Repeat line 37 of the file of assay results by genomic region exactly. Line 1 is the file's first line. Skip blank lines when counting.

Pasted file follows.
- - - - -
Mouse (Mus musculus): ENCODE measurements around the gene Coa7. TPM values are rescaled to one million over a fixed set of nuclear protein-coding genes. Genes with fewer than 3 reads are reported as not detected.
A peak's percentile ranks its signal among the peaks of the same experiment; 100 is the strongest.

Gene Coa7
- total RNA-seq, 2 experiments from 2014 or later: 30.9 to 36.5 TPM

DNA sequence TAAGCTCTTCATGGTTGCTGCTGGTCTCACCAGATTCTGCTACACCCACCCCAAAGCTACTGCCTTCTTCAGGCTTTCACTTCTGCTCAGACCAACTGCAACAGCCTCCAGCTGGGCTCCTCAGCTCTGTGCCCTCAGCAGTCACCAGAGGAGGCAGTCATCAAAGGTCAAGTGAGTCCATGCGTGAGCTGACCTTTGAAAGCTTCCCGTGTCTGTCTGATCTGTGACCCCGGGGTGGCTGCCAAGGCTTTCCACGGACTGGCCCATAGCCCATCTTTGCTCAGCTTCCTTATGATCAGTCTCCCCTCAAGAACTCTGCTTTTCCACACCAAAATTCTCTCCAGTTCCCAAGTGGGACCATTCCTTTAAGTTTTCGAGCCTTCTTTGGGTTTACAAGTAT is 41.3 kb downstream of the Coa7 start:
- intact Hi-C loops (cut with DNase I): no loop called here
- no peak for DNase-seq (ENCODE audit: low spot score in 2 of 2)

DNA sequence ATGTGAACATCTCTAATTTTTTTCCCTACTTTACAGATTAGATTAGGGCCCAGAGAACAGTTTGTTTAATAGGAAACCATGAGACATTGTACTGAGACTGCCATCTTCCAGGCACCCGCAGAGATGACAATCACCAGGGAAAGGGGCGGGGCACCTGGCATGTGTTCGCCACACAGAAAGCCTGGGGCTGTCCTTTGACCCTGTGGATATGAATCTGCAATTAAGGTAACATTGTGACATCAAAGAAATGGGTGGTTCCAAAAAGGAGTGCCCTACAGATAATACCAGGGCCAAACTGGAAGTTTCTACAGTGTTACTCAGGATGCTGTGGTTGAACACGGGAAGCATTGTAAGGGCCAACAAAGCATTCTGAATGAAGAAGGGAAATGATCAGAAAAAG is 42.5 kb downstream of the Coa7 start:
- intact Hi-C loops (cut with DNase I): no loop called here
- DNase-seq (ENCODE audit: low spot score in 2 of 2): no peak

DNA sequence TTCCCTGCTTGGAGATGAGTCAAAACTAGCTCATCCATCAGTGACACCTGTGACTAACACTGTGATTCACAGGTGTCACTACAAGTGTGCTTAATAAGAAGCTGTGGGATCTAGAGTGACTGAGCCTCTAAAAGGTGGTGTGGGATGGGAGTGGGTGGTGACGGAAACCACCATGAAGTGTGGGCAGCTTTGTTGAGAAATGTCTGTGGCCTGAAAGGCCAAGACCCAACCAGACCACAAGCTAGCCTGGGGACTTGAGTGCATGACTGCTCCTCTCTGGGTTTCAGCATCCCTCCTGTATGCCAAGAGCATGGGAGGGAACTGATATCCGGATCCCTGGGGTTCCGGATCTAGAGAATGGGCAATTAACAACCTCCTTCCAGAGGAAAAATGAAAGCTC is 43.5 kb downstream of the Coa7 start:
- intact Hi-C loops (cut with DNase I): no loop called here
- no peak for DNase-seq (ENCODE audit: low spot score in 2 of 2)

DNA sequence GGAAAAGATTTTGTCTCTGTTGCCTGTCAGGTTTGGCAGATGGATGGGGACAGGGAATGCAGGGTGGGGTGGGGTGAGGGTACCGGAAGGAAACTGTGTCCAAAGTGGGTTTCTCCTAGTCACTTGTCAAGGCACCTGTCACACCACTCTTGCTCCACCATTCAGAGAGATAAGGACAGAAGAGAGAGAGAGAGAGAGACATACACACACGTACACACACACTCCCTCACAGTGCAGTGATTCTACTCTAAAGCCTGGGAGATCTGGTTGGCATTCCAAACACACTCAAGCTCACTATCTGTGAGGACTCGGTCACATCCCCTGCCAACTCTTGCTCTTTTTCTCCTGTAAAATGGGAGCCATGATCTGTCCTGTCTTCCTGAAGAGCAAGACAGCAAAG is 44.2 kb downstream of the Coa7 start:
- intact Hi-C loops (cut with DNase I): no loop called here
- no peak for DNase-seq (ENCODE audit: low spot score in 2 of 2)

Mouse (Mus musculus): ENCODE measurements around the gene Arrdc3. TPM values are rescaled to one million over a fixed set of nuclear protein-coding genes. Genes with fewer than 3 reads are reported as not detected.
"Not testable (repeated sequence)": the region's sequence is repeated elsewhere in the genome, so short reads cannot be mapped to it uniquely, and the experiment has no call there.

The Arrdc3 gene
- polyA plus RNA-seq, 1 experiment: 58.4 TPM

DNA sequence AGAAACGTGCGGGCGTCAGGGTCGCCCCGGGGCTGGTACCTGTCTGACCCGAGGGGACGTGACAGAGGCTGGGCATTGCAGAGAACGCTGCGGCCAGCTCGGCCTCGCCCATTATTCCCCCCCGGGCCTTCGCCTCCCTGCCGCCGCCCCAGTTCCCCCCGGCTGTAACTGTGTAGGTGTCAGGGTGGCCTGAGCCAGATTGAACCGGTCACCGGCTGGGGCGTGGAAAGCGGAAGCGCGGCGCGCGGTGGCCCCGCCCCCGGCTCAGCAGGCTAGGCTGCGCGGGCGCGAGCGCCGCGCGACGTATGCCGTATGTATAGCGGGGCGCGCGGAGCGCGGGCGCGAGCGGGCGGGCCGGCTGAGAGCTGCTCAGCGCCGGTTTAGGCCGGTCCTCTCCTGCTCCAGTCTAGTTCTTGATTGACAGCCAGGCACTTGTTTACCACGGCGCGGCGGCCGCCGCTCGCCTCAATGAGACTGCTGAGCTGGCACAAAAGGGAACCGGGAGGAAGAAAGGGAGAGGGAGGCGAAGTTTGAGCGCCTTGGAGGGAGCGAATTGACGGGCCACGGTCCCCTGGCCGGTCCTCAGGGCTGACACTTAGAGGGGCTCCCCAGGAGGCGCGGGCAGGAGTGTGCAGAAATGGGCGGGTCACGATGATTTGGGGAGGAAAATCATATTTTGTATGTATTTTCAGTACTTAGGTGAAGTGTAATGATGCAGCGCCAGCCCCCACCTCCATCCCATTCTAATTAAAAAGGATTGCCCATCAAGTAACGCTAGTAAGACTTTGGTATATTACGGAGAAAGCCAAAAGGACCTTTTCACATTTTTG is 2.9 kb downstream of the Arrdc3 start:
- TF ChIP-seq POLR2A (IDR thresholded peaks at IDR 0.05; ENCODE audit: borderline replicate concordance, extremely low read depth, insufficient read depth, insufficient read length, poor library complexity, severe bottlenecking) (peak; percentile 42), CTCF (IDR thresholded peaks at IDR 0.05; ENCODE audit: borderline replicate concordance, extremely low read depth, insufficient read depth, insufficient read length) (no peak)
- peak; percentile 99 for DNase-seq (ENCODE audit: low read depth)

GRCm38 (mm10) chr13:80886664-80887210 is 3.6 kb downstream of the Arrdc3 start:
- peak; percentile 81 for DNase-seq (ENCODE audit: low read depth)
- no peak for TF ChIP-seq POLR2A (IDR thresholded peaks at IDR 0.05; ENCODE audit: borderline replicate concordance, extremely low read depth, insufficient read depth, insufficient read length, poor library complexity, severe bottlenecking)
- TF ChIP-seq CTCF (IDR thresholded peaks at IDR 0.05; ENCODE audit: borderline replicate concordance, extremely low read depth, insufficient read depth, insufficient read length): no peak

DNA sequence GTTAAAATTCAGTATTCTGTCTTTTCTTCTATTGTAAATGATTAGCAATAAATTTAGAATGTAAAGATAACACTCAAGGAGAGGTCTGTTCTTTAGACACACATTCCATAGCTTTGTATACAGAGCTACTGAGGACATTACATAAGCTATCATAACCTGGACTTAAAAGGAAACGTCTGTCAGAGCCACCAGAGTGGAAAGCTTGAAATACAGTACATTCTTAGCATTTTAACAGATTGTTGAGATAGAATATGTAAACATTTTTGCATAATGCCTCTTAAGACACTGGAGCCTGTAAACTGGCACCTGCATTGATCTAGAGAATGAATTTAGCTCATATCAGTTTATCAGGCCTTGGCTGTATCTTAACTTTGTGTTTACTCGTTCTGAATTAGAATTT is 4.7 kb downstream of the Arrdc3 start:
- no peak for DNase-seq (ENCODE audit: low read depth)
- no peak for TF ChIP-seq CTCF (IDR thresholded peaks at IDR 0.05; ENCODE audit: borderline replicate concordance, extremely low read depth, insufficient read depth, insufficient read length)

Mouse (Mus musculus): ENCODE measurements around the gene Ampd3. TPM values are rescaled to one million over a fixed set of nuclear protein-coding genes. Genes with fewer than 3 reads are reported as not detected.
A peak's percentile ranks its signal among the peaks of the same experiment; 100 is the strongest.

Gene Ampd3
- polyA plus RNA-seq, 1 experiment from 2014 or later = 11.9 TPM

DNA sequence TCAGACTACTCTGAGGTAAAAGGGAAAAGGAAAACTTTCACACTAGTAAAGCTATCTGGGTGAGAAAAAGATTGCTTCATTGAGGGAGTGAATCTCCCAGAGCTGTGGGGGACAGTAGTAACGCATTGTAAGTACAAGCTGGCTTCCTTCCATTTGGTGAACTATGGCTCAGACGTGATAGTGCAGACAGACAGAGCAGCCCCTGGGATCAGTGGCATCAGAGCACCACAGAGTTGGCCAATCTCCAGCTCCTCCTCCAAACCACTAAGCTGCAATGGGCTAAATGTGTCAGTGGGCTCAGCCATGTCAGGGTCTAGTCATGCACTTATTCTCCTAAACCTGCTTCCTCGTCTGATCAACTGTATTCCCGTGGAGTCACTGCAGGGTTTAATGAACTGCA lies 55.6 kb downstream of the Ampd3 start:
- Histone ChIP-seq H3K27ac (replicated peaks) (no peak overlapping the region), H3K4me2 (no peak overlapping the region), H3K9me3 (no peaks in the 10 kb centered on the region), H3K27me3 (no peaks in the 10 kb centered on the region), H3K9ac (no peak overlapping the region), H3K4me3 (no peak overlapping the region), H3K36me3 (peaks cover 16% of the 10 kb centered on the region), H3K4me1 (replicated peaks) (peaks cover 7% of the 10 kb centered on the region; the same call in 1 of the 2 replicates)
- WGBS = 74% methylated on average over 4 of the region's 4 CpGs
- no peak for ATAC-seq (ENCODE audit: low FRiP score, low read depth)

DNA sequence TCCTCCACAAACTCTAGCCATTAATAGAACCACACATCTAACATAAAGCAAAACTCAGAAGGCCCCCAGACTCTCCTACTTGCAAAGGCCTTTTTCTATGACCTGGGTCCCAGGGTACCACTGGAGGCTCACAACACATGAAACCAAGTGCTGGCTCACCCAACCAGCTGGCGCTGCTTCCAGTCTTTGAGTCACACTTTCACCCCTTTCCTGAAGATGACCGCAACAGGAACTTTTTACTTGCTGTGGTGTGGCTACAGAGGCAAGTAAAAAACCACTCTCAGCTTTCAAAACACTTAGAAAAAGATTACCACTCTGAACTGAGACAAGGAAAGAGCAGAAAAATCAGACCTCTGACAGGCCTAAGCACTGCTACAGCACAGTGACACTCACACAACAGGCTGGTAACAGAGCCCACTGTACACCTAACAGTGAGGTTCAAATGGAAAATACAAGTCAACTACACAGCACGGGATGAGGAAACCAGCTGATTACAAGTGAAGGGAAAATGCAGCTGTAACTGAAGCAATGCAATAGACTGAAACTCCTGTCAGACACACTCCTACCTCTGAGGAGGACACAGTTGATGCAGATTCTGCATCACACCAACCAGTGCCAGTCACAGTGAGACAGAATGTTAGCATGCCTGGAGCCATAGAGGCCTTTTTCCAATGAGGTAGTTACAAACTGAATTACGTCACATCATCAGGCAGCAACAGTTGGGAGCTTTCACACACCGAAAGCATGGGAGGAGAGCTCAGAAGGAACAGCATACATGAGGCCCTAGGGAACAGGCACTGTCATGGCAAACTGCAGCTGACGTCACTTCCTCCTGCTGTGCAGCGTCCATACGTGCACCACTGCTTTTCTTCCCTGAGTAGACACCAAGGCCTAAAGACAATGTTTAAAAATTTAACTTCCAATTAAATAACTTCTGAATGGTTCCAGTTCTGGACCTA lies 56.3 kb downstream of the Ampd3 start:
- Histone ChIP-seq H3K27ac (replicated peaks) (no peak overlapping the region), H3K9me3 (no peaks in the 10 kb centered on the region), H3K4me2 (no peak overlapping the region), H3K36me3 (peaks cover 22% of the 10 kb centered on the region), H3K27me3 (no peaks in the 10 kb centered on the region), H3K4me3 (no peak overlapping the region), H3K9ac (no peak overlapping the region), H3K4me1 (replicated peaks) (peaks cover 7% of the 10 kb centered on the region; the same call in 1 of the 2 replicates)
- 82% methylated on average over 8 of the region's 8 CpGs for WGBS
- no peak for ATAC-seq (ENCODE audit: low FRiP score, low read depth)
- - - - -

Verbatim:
- WGBS = 74% methylated on average over 4 of the region's 4 CpGs